The Sports Medicine Centre
Suite 8/5 McKay Gardens
Turner ACT 2612
Tel: (02) 6247 7033
1 other location
The Sports Medicine Centre is the longest standing physiotherapy practice in Canberra. The Sports Medicine Centre provides high quality physiotherapy to both athletes and non-athletes in and around Canberra – from the most elite to the school cross-country runner or morning jogger.
Our hands-on approach to providing high quality physiotherapy treatment involves assessing the underlying causes to joint, muscle, tendon, ligament and nerve injuries and providing effective and appropriate treatment.
We use a wide range of established physiotherapy techniques to relieve pain, restore movement and prevent further problems.
Physiotherapy techniques include:
We work closely with other Canberra health professionals, such as medical practitioners, sports physicians, orthopaedic specialists and podiatrists to ensure that you receive the best possible management.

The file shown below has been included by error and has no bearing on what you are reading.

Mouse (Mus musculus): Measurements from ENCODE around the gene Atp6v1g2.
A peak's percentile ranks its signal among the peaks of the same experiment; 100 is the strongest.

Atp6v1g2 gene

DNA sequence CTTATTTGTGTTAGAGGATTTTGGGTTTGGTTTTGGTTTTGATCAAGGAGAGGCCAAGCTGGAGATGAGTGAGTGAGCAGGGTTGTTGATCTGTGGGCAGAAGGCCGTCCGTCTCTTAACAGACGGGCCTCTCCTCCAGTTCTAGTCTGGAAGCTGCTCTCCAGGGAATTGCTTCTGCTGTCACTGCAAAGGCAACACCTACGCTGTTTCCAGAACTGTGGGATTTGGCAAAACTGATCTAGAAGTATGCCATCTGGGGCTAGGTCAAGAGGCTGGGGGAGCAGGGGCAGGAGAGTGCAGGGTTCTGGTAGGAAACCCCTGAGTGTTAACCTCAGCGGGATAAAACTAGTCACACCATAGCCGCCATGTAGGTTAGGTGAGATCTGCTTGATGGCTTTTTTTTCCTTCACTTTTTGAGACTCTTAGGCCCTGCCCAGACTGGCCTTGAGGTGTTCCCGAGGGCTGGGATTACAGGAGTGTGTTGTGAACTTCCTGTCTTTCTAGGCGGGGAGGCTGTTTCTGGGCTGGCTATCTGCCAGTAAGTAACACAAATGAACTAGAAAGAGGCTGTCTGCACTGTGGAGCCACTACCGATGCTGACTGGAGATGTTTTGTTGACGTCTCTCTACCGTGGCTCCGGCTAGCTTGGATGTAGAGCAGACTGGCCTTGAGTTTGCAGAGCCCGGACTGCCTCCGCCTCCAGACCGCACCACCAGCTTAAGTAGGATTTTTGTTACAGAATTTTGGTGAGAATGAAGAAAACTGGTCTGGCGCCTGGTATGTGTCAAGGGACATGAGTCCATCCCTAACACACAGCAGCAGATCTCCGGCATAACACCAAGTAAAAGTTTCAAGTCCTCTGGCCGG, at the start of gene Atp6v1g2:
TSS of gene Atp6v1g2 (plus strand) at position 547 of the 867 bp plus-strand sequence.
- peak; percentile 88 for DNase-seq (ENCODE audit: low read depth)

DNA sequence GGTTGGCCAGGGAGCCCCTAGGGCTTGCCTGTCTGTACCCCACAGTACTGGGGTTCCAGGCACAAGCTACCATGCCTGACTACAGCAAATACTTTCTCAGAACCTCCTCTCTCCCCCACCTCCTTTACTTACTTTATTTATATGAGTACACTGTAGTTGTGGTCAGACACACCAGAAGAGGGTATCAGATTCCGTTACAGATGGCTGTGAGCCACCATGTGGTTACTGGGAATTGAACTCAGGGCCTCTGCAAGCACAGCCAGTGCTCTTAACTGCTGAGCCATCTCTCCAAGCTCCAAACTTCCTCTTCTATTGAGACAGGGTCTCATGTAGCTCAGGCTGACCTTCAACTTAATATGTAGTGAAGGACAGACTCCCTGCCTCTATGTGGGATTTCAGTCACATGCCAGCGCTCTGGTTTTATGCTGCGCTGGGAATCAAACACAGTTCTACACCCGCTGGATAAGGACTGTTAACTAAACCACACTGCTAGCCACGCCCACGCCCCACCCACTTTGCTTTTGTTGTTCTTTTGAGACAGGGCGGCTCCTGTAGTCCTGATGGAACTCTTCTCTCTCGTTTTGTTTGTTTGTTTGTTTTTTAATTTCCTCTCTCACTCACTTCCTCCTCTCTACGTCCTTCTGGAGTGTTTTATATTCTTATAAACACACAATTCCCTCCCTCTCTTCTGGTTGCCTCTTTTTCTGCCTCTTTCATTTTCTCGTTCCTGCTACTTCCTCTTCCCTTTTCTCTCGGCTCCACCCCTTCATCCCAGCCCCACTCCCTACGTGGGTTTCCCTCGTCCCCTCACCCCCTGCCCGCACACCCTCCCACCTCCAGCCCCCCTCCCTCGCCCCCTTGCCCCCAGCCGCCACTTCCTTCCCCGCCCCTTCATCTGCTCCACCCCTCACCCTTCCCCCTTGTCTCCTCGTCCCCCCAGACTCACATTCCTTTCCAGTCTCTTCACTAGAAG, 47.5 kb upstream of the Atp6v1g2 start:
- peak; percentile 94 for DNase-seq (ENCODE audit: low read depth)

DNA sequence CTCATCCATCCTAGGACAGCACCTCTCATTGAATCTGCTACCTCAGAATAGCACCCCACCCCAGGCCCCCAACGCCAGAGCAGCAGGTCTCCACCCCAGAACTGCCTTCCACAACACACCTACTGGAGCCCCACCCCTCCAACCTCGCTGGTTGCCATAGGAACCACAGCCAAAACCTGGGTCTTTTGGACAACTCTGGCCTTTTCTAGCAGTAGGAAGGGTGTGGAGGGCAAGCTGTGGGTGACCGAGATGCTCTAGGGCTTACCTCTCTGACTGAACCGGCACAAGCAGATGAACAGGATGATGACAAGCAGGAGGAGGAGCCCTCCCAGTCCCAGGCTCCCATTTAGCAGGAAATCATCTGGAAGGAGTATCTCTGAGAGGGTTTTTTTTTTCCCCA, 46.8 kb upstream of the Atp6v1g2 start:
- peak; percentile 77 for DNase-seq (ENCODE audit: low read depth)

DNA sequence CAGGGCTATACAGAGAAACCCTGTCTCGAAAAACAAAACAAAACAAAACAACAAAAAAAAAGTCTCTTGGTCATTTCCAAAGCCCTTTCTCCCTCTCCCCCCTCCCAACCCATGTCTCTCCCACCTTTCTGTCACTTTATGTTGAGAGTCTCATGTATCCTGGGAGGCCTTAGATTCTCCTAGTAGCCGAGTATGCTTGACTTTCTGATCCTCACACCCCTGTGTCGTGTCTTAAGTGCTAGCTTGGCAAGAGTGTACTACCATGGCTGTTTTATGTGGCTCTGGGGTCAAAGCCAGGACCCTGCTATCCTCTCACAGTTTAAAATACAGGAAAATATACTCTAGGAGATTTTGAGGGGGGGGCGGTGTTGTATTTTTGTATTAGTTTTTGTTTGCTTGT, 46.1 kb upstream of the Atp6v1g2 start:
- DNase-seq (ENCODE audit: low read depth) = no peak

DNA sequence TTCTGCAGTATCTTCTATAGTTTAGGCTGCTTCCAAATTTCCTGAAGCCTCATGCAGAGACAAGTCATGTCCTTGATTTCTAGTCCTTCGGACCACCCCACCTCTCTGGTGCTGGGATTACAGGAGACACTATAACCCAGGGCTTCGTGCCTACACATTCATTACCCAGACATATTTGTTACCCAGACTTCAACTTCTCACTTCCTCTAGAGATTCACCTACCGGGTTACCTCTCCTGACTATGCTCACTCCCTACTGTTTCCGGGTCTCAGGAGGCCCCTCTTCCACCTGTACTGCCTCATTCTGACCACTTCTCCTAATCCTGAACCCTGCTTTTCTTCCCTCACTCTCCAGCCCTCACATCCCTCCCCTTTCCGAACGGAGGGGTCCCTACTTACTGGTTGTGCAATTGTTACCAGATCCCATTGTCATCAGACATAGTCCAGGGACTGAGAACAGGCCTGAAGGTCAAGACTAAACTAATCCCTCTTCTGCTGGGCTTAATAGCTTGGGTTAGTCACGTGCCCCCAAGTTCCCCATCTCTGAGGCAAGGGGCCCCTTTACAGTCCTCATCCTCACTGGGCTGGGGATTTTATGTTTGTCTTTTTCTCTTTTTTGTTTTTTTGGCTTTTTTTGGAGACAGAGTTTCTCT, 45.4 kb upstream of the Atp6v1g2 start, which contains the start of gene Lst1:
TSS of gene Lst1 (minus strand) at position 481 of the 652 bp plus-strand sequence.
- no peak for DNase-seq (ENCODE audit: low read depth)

Alexia Missen has just returned from 2015 Touch World Cup which was held in Coffs Harbour. Alexia held the position as head physiotherapist for a referee contingency of over 110, including males and females attending from 25 different countries.
Check out the new taping videos for ankle, patello-femoral and low-dye strapping techniques. Videos located under Services and then Patient Handouts!!!
Many conditions respond well to massage, but it is just one modality in a long list of procedures that physiotherapists carry out. more »
Scoliosis is a condition in which a person’s spine is curved from side to side and appears as an “S” or a “C” on an x-ray film. It occurs and worsens most commonly in adolescents and affects more girls than boys. more »
Made up of an intricate assortment of bones, ligaments, tendons and nerves, the hand and wrist are involved in almost every activity of daily living, and as such, they can be easily injured. more »
Soccer injuries cover a variety of complaints involving every part of the body. From trauma to the head to pain at the bottom of the heel, soccer players are prone to them all. more »
Joint mobilisation involves performing an assisted and involuntary back and forth oscillation of the joint in order to restore motion. more »
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